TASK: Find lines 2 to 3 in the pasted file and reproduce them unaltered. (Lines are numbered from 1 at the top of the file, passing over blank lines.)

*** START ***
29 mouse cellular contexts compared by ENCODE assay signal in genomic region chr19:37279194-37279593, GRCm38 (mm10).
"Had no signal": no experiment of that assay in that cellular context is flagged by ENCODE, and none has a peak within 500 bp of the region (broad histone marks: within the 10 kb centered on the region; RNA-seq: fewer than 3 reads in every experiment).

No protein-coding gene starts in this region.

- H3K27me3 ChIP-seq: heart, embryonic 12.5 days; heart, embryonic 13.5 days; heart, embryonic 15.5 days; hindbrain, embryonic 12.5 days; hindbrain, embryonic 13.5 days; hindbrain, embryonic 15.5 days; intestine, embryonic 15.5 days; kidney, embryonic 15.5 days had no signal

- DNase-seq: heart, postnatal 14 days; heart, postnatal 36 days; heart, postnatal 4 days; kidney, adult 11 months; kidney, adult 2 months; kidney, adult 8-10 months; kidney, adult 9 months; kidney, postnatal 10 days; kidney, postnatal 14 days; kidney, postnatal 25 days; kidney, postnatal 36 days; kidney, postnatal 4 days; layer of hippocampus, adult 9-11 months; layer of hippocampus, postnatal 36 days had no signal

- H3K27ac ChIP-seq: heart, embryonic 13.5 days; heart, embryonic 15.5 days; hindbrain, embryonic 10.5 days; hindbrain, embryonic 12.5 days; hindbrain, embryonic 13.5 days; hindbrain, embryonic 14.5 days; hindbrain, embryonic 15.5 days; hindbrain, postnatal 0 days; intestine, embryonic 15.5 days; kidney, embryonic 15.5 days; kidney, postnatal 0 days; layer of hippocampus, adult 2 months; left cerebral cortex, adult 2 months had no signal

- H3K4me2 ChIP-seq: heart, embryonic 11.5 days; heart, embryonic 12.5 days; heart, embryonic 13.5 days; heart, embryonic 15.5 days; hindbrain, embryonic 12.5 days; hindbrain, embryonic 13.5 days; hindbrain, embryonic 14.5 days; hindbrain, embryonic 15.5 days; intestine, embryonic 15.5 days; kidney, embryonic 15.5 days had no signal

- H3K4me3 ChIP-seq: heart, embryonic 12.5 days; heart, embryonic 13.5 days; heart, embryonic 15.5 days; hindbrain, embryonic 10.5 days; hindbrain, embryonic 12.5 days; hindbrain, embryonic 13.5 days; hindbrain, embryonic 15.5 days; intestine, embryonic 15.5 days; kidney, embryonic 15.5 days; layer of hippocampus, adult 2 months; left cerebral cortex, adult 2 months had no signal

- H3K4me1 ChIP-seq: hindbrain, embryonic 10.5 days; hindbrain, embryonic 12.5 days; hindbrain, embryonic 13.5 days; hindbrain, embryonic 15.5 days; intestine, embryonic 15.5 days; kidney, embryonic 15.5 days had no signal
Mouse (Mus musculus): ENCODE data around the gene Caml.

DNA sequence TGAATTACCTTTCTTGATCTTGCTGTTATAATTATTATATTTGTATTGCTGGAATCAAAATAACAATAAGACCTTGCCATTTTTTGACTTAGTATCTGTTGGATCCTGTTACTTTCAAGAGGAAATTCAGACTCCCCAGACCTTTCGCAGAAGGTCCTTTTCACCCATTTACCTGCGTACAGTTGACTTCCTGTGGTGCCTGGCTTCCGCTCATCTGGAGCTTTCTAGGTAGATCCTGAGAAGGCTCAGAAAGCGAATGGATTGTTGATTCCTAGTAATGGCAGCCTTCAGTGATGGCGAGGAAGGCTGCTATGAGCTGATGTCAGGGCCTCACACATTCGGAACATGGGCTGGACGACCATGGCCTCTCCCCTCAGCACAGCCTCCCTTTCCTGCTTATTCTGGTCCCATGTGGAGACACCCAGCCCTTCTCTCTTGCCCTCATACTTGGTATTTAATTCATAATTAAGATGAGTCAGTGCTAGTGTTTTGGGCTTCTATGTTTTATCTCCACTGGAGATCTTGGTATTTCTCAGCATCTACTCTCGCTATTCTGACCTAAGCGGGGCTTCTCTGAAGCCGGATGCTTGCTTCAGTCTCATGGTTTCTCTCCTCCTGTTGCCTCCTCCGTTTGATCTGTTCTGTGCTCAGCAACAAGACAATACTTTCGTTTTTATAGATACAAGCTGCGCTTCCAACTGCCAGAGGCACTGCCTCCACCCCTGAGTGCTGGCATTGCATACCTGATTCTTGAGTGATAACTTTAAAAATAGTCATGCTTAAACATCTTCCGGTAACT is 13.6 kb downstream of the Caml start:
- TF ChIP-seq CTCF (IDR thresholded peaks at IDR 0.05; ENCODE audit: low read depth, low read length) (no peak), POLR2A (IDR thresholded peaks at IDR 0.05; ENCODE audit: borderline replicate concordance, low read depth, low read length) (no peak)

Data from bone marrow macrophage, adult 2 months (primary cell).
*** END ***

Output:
"Had no signal": no experiment of that assay in that cellular context is flagged by ENCODE, and none has a peak within 500 bp of the region (broad histone marks: within the 10 kb centered on the region; RNA-seq: fewer than 3 reads in every experiment).

No protein-coding gene starts in this region.